raised his sleeves as he was. Madame Mayer shoulders to his ears, and spread stood for a moment looking after out the palms of his hands to him in surprise, even when he had signify that he did not know. already disappeared. Donna Tullia hesitated. She had Then she turned and entered never attempted to bribe any- the door rather timidly; but bebody in her life, and hardly knew fore she had gone two steps in how to go about it. She thought the dark passage, she uttered a that the sight of the money might cry of horror. Del Ferice stood produce an impression, and she in her way, wrapped in a loose withdrew a bank-note from the dressing-gown, a curious expreshollow of her hand, spreading it sion upon his pale face, which out between her fingers. Temis- from its whiteness was clearly tocle eyed it greedily.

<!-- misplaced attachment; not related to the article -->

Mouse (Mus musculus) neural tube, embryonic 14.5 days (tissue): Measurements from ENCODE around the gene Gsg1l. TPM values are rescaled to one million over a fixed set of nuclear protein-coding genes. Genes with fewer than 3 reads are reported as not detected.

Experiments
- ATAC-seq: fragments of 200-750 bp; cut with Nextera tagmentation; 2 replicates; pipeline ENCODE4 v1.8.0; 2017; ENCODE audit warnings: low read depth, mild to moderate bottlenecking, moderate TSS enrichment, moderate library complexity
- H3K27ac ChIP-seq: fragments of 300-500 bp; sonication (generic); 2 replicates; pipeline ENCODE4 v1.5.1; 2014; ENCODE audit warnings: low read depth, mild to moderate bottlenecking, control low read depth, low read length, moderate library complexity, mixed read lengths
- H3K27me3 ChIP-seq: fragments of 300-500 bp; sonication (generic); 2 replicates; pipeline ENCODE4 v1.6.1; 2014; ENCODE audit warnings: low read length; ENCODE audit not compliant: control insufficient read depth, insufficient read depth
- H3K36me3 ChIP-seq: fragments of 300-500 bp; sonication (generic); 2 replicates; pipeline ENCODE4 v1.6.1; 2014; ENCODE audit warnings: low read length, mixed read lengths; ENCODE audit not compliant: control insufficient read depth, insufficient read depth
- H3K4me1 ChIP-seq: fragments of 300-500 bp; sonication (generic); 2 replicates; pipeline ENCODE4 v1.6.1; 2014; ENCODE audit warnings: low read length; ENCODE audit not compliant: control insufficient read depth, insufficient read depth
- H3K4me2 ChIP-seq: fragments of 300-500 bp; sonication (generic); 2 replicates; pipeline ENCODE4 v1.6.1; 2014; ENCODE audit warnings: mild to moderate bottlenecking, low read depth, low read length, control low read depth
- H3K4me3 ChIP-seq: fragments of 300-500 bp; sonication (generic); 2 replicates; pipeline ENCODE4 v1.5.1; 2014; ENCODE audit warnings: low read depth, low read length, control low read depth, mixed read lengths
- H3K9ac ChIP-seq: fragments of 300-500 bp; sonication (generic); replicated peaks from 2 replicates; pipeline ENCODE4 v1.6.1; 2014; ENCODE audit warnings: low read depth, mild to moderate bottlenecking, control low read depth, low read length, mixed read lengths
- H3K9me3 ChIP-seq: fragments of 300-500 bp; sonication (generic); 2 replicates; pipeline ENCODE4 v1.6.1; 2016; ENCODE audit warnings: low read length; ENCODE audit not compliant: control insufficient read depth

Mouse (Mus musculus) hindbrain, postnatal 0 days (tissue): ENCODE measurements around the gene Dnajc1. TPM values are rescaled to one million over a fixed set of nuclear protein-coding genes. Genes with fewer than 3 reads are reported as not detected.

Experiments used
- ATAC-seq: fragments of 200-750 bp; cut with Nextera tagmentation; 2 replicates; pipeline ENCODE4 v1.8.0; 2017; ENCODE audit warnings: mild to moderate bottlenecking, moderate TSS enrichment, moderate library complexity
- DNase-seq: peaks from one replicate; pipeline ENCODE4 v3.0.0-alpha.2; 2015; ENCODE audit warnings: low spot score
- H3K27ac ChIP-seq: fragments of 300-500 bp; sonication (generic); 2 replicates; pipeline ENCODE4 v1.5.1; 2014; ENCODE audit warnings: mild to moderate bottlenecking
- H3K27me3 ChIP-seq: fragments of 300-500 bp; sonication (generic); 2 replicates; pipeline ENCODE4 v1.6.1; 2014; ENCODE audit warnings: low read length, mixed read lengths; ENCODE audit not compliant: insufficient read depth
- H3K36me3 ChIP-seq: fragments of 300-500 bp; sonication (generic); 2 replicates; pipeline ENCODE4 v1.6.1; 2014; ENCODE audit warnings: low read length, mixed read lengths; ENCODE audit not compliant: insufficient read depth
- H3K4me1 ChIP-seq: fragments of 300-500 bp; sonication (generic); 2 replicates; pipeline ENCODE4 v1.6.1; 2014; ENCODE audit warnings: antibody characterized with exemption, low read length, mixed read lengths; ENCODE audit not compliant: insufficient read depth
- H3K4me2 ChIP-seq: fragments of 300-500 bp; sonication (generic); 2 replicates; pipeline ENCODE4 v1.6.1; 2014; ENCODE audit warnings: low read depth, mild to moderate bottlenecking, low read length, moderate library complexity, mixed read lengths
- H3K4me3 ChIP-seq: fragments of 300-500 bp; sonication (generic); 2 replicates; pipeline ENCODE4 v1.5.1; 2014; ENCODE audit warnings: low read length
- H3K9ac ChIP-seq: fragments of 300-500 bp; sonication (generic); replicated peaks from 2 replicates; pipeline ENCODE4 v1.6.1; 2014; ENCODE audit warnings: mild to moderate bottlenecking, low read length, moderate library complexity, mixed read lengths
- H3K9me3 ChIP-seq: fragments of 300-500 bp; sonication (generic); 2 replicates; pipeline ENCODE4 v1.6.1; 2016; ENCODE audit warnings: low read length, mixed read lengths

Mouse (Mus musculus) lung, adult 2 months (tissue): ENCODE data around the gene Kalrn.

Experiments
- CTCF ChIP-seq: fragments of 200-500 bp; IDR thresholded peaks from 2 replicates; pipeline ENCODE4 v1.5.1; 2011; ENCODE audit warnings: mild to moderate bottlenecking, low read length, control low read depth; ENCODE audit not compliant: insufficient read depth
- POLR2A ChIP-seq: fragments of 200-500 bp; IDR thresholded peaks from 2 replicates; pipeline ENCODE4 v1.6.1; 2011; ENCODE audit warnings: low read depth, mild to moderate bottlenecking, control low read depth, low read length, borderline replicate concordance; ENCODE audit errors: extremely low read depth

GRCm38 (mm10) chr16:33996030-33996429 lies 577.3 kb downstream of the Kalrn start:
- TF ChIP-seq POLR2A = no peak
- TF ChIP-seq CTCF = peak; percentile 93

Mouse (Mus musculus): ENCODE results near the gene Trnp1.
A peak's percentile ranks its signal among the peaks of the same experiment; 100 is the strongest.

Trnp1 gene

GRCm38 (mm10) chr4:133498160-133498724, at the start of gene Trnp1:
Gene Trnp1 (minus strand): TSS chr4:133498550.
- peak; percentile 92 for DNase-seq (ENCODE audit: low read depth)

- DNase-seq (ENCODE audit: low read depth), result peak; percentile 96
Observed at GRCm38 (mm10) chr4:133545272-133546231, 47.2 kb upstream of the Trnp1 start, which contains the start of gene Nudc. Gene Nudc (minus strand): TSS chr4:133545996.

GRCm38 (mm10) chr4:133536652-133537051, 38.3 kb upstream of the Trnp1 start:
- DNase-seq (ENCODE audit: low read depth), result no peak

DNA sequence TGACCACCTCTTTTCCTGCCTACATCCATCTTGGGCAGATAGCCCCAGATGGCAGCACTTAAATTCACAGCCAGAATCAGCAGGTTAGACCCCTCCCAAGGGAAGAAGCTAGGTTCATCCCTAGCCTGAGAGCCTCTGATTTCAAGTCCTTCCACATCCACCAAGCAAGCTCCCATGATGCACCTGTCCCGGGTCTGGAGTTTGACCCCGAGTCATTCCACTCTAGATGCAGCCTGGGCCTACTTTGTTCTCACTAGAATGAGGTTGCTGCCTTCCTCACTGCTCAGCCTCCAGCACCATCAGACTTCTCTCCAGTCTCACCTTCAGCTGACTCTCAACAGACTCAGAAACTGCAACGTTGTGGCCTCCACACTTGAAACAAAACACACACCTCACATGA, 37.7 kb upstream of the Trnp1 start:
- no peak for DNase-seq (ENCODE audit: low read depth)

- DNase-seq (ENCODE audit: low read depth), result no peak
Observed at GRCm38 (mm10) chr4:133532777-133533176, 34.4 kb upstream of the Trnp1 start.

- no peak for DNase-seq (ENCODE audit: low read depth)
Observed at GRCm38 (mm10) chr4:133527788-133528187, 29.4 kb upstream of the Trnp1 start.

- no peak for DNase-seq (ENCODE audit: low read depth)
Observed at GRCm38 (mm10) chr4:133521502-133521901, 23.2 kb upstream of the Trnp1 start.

distinguishable in the
gloom. • There are twelity-five scudi,” Temistocle had cheated her, had she said. “If you will help me lied in telling her that his master to find a piece of paper in your was absent, had taken her bribe master's room, you shall have and had fled. He would easily them."
find an excuse for having allowed Temistocle drew himself up with her to enter; and with his quick an air of mock pride. Madame varlet's instinct, he guessed that Mayer looked at him.
she would not confess to Del “Impossible, signora,” he said. Ferice that she had bribed him. Then she drew out another. Tem- Ugo came forward a step and istocle eyed the glove curiously to instantly recognised Madame see if it contained more.